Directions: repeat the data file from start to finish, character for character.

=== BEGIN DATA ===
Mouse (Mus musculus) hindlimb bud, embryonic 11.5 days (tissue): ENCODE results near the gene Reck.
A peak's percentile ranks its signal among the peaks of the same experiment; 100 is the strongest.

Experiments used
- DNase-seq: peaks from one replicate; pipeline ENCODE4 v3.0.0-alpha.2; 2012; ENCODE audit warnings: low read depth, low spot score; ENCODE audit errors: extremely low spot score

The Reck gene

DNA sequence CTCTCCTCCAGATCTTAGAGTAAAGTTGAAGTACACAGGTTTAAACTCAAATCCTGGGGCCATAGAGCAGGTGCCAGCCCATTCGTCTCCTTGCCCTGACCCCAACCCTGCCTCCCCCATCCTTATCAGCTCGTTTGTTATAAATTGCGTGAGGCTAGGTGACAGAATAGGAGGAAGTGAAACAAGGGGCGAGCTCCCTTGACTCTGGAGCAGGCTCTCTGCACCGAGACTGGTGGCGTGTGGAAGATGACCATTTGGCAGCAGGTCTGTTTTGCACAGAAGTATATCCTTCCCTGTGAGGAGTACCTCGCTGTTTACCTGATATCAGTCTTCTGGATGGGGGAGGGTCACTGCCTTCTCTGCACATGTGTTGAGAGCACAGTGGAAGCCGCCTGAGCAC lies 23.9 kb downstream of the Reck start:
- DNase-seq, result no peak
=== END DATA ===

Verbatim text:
Mouse (Mus musculus) hindlimb bud, embryonic 11.5 days (tissue): ENCODE results near the gene Reck.
A peak's percentile ranks its signal among the peaks of the same experiment; 100 is the strongest.

Experiments used
- DNase-seq: peaks from one replicate; pipeline ENCODE4 v3.0.0-alpha.2; 2012; ENCODE audit warnings: low read depth, low spot score; ENCODE audit errors: extremely low spot score

The Reck gene

DNA sequence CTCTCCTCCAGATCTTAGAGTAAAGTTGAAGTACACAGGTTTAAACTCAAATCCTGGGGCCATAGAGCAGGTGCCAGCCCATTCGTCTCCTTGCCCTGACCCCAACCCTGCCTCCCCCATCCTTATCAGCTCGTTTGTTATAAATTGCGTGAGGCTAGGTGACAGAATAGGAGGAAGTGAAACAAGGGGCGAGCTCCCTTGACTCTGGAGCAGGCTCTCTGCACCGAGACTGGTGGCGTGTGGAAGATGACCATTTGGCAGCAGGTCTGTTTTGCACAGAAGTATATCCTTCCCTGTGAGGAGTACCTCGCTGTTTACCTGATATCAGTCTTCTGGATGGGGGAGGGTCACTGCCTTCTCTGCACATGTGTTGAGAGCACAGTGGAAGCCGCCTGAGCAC lies 23.9 kb downstream of the Reck start:
- DNase-seq, result no peak